Robyn is finally gearing up to release her song Honey after premiering an earlier version of the track on HBO's Girls 18 months ago. She filmed a music video for the track today, so expect to hear things in the near(ish) future.
SauceThe New York Times wrote:
IN THE END, Robyn couldn’t have called the new album anything but “Honey.” You may have heard the name of that song as early as 2017, when it underscored a scene on “Girls.” The show’s creator and star, Ms. Dunham, had reached out to see if Robyn would contribute music to the final season; Robyn sent her options, and an early, busier, techno-ier version of “Honey” was the winner. Fans seized on the song immediately and started demanding that Robyn finish it: Variations on #ReleaseHoneyDammit became a running online plea and gag.
Robyn saw the messages. But she was far from done with “Honey.” The track became a white whale for her: She just couldn’t put it down.
Though she’s written many songs that stand at the crossroads of pop and club music, Robyn knew where she wanted “Honey” to be planted. “It’s not produced or written as a normal pop song,” she said. “It is totally based on this idea of club music.” Both genres come with their own mode of listening, she argued. “When you’re listening to club music, there’s no reward,” she said. “The reward isn’t, ‘Oh, here’s the chorus, here’s the lyric that makes sense.’ You have to enjoy what it is. You have to enjoy that there’s no conclusion.”
“Club music taught me so much about myself,” she added. “Having patience, or appreciating a different type of way of taking in life. That to me is like, what ‘Off the Wall’ is. Or ‘I Feel Love’ or ‘Rock Your Baby’ with George McCrae.” (She later added Kate Bush’s “Running Up That Hill” to the list.) “It’s a hypnotic thing. Time stops, and I don’t even think about where I am when I hear music like that. That’s the high that I want,” she said, and laughed heartily. “That’s what I need.”
Robyn worked on “Honey” longer than any other song she’s ever written and “really drove Joseph and Klas crazy,” she said.
Mr. Mount compared it to the endless making of the Beatles’ “Maxwell’s Silver Hammer.” But “It felt like the linchpin of the whole thing,” he added.
She had played me the song in March, and she blasted it at the Robyn dance party following her Q. and A. in New York in May. But this was August: “Honey” had evolved.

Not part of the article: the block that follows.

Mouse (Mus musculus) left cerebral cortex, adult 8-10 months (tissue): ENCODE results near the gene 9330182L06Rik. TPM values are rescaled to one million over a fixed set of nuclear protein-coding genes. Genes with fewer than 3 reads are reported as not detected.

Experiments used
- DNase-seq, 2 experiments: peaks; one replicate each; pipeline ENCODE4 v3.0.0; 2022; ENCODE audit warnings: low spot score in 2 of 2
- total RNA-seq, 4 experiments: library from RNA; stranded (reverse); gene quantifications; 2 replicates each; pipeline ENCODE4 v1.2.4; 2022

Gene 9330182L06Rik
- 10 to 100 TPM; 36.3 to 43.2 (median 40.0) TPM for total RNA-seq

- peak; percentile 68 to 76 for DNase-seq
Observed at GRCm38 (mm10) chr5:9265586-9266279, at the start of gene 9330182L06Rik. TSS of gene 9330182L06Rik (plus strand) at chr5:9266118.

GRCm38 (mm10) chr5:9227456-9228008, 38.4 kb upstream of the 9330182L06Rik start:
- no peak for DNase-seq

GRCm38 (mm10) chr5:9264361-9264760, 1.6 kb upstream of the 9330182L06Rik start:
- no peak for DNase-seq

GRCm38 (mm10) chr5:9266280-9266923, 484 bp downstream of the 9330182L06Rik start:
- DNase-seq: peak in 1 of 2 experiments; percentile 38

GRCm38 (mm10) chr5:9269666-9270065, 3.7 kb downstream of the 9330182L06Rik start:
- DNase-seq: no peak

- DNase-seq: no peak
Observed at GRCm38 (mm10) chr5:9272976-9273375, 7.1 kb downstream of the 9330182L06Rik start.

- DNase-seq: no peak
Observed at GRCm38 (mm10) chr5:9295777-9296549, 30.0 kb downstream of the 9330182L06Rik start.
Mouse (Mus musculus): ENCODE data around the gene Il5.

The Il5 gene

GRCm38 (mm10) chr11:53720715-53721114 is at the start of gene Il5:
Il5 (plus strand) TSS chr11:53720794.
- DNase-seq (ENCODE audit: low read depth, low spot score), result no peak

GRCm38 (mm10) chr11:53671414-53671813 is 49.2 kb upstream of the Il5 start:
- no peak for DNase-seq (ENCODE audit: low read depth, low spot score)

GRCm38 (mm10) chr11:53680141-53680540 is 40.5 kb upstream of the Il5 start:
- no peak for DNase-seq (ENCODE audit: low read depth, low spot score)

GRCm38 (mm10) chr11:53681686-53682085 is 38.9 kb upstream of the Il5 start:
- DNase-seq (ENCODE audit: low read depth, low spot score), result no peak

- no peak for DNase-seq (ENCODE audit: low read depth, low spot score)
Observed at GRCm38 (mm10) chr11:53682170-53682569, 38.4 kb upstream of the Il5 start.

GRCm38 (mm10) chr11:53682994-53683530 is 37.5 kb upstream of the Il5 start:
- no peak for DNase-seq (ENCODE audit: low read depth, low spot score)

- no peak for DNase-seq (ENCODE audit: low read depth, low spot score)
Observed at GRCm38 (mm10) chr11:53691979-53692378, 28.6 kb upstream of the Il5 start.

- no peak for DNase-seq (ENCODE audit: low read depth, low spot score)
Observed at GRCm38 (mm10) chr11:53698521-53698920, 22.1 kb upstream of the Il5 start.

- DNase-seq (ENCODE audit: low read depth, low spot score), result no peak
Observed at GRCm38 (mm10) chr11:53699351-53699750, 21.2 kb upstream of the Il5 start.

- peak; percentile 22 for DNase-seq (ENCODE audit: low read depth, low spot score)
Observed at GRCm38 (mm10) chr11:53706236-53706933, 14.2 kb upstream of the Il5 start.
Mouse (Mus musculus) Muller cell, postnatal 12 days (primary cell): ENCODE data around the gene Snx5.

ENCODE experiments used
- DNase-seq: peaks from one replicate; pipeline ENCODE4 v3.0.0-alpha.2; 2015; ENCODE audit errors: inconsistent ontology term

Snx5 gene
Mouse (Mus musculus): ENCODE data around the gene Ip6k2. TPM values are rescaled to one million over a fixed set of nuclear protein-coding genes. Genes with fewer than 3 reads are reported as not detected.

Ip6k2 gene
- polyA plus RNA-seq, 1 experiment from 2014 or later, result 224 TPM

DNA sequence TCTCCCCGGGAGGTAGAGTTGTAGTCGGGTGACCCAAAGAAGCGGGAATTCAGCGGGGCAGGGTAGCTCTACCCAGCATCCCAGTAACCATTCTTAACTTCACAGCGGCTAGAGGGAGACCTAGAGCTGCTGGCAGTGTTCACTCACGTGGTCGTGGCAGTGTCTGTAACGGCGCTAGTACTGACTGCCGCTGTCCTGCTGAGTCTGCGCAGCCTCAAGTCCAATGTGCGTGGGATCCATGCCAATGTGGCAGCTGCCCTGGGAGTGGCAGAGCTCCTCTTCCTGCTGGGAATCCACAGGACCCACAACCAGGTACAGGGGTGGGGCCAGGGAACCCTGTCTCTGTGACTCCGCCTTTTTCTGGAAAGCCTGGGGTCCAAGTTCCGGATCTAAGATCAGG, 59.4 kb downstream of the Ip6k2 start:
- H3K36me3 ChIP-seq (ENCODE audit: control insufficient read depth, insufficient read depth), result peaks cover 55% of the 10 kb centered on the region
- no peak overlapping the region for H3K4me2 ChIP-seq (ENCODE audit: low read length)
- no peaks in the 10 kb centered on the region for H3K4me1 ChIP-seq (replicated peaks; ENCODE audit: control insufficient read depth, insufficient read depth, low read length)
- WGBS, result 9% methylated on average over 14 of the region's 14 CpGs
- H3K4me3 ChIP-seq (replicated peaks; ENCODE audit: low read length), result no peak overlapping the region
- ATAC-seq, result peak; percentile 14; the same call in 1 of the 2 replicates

Robyn hurried into her home studio (pink floor, mirrored wall, snapshot of herself and Danny DeVito at Coachella over the desk), then dashed off into another room and returned, ripping the packaging off a brand-new pair of headphones. She bent over a pair of digital turntables, her eyes closed, adjusting knobs and dancing in place. She played a Michael Jackson remix, and “Purple Music,” an unreleased Prince song from 1982. “What’s a better way to spend a Saturday?” she asked.
When it was time for “Honey,” she turned the volume up even higher and fiddled at the mixer for a bit, then sat down on a gold chair.
The song’s woozy cocoon enveloped us, its heartbeat thumping in our hair, our nails, our feet. Sounds strutted across the room, some joining the blend, some ghosting as quickly as they arrived. “No, you’re not gonna get what you need,” her voice sang from the speakers. “But baby, I have what you want. Come get your honey.” It was overwhelming, gauzy and beautiful.
It was its own reward.
You can use the radio edit then.heppolo wrote:too long, 4 minutes would have been enough
Completely deserved.BEST NEW TRACK
Before its proper release today, “Honey” was a thing of legend—long-rumored and wondered-about after an early version of the track closed an episode of “Girls” a year and a half ago. That tease, and others, ignited the imaginations of Robyn’s fans, an unusually benevolent clique who are nonetheless used to hearing what they want to hear right **** now: Soon enough, #ReleaseHoneyDammit became a slogan to rally around. But Robyn does not capitulate. She knows what she needs to do, and works on her time and no one else’s. It’s right there in this song’s opening lines: “No, you’re not gonna get what you need/But baby, I have what you want.”
So this “Honey” is not the same one from “Girls,” not quite. There’s more air, more room for her voice to echo and decay into the void. It’s still a Robyn Banger—a souped-up distillation of classic house’s bittersweet throb and wail—but its sights are set both further and deeper; instead of a perfect snapshot of a single tear on the dancefloor, “Honey” unfurls like a sweeping vista of desire. There is an undeniable lust here, powerful in its maturity. The Ohio Players and Mariah Carey have schooled us on the sexiness of honey, and metaphysical lines here about a flower “stuck in little strings of saliva” make you wonder what’s happening just outside of the frame on Robyn’s new album cover. “Honey” is also about the primal pleasure of music, of a bass-kick heartbeat that sounds like it’ll never stop. Robyn once again offers us immortality, at least for a few minutes.
Pitchfork has been stanning Robyn since forever. No surprise there. Even if it wasn't BNT they would still give her a good review.jszmiles wrote:wow, good to see a positive review on Pitchfork. Didn't expect them to like it.